(PRWEB) November 18, 2011
For a young livestock showman, bringing home a banner or trophy from the State Fair represents the ultimate goal of a year of hard work and dedication with their 4-H or FFA animal. However in Ohio in 2011, that almost didn’t happen.
Farm Credit’s Southwest Ohio Regional Vice President Mike Westfall told how he learned of the Fair’s impending dilemma.
“My wife is on one of the State Fair livestock committees, and after one of their meetings, said that all funding for 4-H and FFA awards and premiums at the State Fair had been eliminated,” said Westfall. “They really didn’t know what they were going to do.”
Westfall suggested applying for a grant from Farm Credit’s Greater Support for Rural America program, which provides funds to support agriculture, giving priority to youth and young farmers. He and his wife collaborated with Ohio State Fair General Manager Virgil Strickler to write the request, and a few months later, were notified that Farm Credit would donate $21,000. This would cover half the cost of awards and premiums for the beef, swine, chicken, sheep and goat shows, with the remaining half being furnished by other supporters. In all, these shows included 5,000 youth exhibiting 8,000 animals.
Ohio State Fair General Manager Virgil Strickler is a former 4-H and FFA member himself and knows well the importance of those programs to a young person’s development. He also recognizes the role of tangible awards in motivating and reinforcing leadership development, work ethic, responsibility, and many other lessons.
“In today’s economic environment, everyone’s budget is tight and there’s no way we could have funded those awards on our own,” he said. “We were very fortunate to have Farm Credit and others step forward to help us. Without the awards, it would have really hurt our shows, and we feel it’s extremely important to keep the agricultural side of the fair going. The families of the young people were also very appreciative.”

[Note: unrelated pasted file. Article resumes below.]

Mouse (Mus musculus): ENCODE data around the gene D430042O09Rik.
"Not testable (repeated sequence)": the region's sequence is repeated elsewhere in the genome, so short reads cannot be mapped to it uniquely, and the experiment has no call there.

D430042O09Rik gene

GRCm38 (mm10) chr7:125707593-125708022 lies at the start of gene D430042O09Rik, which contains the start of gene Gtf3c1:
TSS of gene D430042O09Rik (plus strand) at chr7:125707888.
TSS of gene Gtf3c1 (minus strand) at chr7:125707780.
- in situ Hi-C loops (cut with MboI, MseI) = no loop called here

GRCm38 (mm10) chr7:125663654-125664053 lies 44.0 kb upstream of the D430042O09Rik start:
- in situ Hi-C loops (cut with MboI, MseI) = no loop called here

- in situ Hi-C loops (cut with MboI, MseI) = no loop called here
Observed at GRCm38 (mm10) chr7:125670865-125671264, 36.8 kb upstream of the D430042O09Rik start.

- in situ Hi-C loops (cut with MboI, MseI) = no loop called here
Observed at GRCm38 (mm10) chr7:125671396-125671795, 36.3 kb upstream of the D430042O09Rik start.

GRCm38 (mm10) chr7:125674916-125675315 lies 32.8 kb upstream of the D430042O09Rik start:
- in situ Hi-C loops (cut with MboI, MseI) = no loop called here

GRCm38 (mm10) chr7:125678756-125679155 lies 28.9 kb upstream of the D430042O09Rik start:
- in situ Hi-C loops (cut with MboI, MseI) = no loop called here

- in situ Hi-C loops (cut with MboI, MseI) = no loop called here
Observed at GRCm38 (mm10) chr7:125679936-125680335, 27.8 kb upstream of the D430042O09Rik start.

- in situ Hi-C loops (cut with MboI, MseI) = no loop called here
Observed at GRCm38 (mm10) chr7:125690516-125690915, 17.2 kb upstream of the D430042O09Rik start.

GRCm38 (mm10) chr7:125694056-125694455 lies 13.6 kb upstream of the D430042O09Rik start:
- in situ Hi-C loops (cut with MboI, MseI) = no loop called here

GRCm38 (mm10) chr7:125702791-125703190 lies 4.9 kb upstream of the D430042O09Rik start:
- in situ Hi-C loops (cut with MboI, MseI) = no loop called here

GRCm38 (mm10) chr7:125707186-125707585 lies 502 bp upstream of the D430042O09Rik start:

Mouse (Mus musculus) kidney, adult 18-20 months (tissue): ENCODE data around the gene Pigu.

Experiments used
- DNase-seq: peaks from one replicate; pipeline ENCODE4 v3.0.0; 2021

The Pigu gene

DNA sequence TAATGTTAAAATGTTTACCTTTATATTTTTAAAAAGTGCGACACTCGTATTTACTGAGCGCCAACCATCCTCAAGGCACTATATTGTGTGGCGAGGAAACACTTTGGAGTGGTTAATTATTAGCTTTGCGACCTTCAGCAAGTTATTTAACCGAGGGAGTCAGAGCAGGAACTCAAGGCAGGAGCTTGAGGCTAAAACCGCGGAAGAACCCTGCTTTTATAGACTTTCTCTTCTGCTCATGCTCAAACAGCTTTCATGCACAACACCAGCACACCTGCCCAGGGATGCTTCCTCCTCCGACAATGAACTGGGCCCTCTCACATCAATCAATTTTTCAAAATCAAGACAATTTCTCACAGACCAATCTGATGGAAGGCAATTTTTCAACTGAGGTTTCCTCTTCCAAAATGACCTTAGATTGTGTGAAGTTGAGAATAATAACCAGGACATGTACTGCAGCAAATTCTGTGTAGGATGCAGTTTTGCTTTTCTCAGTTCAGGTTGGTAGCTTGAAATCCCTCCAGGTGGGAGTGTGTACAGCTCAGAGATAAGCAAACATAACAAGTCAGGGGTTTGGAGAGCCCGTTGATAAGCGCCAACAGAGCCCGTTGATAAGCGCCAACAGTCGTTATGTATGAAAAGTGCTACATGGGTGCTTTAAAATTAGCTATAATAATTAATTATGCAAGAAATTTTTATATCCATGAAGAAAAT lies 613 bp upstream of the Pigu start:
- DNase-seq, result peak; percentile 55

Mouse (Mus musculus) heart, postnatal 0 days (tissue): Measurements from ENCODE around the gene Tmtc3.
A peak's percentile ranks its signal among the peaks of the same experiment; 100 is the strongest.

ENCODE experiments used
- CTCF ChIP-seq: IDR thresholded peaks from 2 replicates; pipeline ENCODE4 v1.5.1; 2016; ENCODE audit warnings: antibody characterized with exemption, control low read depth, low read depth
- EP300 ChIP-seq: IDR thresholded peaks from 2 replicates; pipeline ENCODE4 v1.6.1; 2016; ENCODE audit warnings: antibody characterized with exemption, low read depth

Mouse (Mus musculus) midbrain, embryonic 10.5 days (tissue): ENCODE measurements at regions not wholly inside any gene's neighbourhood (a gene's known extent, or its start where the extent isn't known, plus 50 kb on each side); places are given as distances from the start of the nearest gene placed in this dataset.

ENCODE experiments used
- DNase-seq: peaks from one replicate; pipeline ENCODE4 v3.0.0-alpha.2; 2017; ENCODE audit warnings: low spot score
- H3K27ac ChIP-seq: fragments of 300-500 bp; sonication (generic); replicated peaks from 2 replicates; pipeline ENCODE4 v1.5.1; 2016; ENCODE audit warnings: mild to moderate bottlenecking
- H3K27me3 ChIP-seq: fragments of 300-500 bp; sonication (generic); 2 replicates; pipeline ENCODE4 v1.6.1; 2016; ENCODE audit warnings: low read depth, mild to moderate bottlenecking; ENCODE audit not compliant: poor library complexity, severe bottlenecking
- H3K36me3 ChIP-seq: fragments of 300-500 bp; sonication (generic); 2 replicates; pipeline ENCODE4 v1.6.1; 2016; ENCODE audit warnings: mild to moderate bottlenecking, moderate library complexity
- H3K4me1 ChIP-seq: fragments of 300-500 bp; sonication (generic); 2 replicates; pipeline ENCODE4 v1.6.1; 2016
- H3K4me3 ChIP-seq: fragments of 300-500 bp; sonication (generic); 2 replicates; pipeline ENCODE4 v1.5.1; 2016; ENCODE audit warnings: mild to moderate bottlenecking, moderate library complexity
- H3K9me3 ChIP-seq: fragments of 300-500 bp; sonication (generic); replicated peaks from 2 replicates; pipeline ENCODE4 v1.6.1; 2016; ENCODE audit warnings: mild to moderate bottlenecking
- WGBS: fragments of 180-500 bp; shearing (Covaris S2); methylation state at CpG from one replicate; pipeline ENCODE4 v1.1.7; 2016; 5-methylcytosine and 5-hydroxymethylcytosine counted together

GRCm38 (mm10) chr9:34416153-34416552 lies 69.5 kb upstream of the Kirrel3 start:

Westfall, also a former 4-Her, now serves on one of the State Fair livestock committee as well as the Ohio 4-H Foundation Board. He was glad to have been a link in helping to keep a tradition alive.
“At Farm Credit, a very large percent of our employees have been in 4-H or FFA and many have children in those programs, so we’re very aware of their value. There are few things as rewarding as being able to help kids who have worked on their projects all year,” he said. “We get as much out of it as they do.”
Westfall added that helping rural communities is an integral part of Farm Credit’s mission.
“We’re here to support both agriculture and rural communities, and 4-H and FFA are an important part of their fabric,” he said. “Our mission goes beyond just providing financial services. That’s why we have a stewardship program—we use some of our profits to put back into those rural communities we serve.”
Earlier this month, Farm Credit announced that the ag lender will also support the program in 2012.
About Farm Credit Services of Mid-America
Farm Credit Services of Mid-America is a $17.1 billion financial services cooperative serving over 92,500 farmers, agribusinesses and rural residents in Kentucky, Ohio, Indiana and Tennessee. The association provides loans for all farm and rural living purposes including including real estate, operating loans,equipment loans, and housing loans. FCS also provides an array of financial services, including crop insurance and leases. For more information about Farm Credit, call 1-800-444-FARM or visit them on the web at http://www.e-farmcredit.com.